Leaked documents traced to newsagent's fax machine

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The Independent Online

Attempts to unravel the secret source behind the leaked McCartney divorce documents led yesterday to a small newsagent and talk of a mysterious brunette.

The increasingly bitter separation hit the headlines again when legal papers containing a series of allegations made by Sir Paul's wife, Heather, arrived at the Press Association office in Howden, east Yorkshire, just after 1.30pm last Tuesday.

The document, apparently prepared by solicitors Mishcon de Reya in answer to the former Beatle's divorce petition, contained allegations Sir Paul mistreated his wife during the couple's four-year marriage. Details of the allegations were published in the Daily Mail, which also received the document.

Unable to authenticate the document and concerned about legal matters, PA did not run the story but attempted to track down its anonymous source.

While the fax offered no clue as to who had sent it, an examination of incoming calls led them to believe it most probably came from a newsagent's shop, Drury News, on Drury Lane in central London.

The agency said it was impossible to be certain but a call was received from the small shop, which sells newspapers, sweets, snacks and cards, and offers photocopying and fax services, at the relevant time.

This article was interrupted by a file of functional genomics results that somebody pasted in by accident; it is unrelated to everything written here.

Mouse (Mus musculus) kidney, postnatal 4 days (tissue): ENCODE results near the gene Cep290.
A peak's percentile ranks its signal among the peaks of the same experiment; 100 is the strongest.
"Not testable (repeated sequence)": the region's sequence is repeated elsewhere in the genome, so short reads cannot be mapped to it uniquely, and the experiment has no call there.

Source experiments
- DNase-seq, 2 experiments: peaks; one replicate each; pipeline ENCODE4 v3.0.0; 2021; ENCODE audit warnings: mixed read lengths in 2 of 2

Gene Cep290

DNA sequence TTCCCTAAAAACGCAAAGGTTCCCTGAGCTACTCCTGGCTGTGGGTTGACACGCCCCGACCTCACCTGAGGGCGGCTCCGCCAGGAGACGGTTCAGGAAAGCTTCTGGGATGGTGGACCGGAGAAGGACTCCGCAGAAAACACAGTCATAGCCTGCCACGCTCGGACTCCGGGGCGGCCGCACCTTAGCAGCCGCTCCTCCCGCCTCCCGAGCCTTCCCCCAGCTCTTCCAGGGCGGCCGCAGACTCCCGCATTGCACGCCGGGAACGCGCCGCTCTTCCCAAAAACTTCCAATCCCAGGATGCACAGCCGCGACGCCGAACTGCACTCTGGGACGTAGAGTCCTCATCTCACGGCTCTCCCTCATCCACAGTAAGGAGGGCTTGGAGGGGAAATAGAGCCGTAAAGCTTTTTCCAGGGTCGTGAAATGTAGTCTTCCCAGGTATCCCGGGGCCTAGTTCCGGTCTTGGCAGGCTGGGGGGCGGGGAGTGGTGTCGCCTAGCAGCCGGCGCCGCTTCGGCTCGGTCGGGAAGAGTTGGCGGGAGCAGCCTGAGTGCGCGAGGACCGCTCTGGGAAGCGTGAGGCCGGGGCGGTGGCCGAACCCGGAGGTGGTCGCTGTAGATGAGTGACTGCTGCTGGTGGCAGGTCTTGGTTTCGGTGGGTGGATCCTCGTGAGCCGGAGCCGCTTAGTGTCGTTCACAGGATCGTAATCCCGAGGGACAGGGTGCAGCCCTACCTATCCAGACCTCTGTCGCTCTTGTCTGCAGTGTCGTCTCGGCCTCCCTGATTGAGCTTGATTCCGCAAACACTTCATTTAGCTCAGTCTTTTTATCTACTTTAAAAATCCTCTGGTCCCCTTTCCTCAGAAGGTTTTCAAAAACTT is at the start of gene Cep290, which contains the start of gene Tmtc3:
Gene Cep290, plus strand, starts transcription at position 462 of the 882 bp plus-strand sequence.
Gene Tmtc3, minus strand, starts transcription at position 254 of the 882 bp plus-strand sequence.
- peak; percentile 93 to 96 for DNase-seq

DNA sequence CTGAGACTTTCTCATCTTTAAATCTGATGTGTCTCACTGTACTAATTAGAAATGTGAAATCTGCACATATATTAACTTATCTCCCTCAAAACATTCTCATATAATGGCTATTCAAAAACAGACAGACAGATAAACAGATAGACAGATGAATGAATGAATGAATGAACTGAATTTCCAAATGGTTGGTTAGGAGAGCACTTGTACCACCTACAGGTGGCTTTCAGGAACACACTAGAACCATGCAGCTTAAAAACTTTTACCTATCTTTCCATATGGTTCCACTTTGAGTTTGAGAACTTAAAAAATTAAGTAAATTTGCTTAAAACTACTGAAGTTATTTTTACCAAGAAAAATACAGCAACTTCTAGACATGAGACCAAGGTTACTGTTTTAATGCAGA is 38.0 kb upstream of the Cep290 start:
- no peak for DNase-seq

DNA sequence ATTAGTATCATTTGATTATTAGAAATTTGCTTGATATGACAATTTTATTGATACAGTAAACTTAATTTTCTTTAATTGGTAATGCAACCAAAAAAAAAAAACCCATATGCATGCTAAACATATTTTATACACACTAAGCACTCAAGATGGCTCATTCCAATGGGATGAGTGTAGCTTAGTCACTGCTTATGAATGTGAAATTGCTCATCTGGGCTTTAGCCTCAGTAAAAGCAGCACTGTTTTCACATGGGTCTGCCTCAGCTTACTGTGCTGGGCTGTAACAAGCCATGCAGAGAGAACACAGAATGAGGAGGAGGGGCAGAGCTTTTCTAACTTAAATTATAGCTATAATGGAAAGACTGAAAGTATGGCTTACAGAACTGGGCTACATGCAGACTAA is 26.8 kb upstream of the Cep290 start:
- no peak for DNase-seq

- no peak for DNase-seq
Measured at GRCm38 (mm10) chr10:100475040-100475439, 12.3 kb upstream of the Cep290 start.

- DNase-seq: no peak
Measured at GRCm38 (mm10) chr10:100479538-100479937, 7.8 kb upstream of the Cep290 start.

Its owner, Peter Mehta, who has run the business near Covent Garden for 15 years, remembers a woman - who he described as aged between 35 and 45, about 5ft 6in tall and brunette - coming in to send a fax last Tuesday afternoon. "I mostly use the fax for my own purposes but people can use it," he said. "I remember someone coming in, a woman. I think she might have been from the US or Canada - her accent was definitely different.

"When she came in, she was very good at the fax. I put the first page through and then she did the rest. We checked the fax number and she sent it."

Mr Mehta said he had not seen the document. "Most people use their offices to send faxes, so it is quite unusual," he said.

"But I don't watch over them when they do. I let people get on with what they are doing and then they pay me at the end."